Attention seekers hijacking a symbol to push their own agenda’?
That was the opinion of Tory MP Johnny Mercer in the Telegraph earlier in October but not about the red poppy, this was about the white poppy.
Some might argue the same could be said about ‘attention seeking’ for anyone wearing any poppy or badge. The point is to draw attention to a cause.
I might add, I often wear charity-related pins and will be wearing the red poppy myself.
‘Hijacking’ though, that’s another story.
As with many things, especially with regards to public relations, it comes down to perception and the wider narrative. The more traditional red poppies began being used as a symbol in 1921 to help to remember those who fought in war.
The flower was chosen because it grows wild in many fields where some of the deadliest battles of World War One took place.
Mr Mercer is a former soldier and appears to have taken exception to the white poppy, which ‘represents all war casualties, regardless of alliance’.
They are endorsed and distributed by the Peace Pledge Union (PPU) but according to Mr Mercer they are “attention-seeking rubbish” and he has called for people to “ignore” those wearing them.
Watching the breakfast news last week I noticed that all of the presenters and guests were wearing their poppies. I tend to watch Sky News in the morning as I prefer it for the business briefings versus the more light-hearted BBC offering. However, on switching over at the time I did have not see one of the BBC presenters wearing one.
Was this a calculated move by Sky? Was it a calculated move by the BBC? Perhaps it is a fluke that I looked at this at 8.30am and by 10am I would have seen a few Sky reporters sans poppy or even with a white poppy. Meanwhile by midday the entire crew on the BBC might well have been bedecked in red.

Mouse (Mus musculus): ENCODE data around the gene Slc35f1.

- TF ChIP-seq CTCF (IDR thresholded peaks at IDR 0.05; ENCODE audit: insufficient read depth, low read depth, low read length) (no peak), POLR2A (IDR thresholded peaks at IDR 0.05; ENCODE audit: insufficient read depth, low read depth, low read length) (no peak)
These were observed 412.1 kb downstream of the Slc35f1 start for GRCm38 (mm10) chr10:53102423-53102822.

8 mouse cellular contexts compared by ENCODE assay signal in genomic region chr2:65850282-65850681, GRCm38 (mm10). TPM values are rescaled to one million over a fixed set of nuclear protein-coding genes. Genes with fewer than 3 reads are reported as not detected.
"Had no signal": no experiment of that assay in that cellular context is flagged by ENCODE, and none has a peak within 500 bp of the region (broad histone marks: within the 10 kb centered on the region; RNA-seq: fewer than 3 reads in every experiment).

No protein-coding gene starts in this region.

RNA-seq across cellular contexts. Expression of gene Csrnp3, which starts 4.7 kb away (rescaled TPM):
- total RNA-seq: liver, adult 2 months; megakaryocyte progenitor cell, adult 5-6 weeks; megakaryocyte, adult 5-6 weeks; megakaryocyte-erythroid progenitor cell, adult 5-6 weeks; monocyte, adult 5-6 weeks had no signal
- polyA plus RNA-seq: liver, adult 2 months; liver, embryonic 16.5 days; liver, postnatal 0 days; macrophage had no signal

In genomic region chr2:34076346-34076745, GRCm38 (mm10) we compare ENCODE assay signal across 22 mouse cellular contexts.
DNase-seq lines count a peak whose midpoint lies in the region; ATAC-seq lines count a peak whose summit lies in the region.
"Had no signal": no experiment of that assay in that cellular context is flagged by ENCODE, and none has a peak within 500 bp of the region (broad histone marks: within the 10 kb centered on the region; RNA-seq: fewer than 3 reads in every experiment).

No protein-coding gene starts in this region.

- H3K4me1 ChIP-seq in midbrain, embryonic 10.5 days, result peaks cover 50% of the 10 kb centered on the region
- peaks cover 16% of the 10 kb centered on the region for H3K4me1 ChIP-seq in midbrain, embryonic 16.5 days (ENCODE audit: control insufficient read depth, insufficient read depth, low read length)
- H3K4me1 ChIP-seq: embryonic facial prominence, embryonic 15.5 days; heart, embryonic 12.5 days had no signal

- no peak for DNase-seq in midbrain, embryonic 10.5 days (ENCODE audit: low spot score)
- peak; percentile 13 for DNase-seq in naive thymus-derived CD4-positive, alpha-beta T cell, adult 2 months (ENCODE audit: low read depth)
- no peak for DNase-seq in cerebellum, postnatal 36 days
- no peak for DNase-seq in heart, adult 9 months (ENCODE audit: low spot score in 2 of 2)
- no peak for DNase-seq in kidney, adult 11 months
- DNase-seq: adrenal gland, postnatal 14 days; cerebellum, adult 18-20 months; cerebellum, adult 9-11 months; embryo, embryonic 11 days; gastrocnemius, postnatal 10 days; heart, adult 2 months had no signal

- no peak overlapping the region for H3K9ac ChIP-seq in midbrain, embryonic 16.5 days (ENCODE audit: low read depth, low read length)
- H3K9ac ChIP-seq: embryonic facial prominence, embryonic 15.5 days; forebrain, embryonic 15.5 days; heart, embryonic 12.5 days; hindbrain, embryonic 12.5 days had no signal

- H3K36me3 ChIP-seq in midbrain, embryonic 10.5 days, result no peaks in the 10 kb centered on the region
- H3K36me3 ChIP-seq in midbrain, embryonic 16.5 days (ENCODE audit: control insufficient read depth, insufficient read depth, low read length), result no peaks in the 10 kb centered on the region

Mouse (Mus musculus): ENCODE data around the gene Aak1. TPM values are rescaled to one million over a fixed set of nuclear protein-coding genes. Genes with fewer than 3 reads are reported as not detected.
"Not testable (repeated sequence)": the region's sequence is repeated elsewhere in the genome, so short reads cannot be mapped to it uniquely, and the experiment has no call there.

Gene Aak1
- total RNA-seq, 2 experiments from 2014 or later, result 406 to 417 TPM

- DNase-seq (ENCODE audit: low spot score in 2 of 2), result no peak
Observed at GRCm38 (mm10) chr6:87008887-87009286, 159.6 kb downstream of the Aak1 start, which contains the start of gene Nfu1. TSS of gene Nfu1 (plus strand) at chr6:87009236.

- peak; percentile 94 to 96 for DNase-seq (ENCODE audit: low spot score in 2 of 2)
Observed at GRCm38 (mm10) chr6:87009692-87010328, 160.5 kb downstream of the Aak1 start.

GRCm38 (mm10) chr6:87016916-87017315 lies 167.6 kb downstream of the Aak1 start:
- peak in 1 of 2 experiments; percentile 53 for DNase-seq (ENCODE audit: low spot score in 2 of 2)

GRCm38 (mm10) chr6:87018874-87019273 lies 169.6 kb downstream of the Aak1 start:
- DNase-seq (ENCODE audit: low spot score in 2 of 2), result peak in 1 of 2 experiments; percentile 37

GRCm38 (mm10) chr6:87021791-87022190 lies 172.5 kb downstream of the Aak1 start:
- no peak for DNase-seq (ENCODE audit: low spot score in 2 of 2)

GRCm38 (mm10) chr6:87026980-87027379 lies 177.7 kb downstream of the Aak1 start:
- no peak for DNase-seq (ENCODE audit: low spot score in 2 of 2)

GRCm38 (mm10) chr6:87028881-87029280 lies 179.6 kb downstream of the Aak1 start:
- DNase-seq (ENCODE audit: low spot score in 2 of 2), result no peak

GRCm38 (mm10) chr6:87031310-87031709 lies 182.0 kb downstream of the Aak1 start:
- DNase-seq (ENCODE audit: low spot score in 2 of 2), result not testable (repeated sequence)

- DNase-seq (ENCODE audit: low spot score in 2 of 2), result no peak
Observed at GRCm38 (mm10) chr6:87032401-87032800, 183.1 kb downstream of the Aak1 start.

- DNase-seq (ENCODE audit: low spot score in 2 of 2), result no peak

By the way, on flicking on the news channels right now on November 6th, EVERYONE is wearing a poppy and they are all red.
I mention this because a few years back, the brilliant Jon Snow over on Channel 4 described the backlash against him and others for not wearing one on air as a wave of ‘poppy facism’ – a highly charged choice of phrasing but an interesting one.
The PPU sells circa 100,000 white poppies a year and has reported that they may well exceed their record this year. Meanwhile, this year is the 100th anniversary of the end of World War 1 and the British Legion expect to sell 40m.
In the run up to Remembrance Day, I will work on at least 10 stories that picture clients, most of which will be using fresh photography for each story. Will I tell them to wear a poppy? No way.
Will I worry if they don’t? No, unless they wanted to and forgot it. It is their choice and either wearing one or not wearing one should not be part of the story unless that IS the story.
I have no doubt that for some, on both sides of the debate, wearing one or not will be the story. However, the fact that we can have the debate at all is what I will focus on.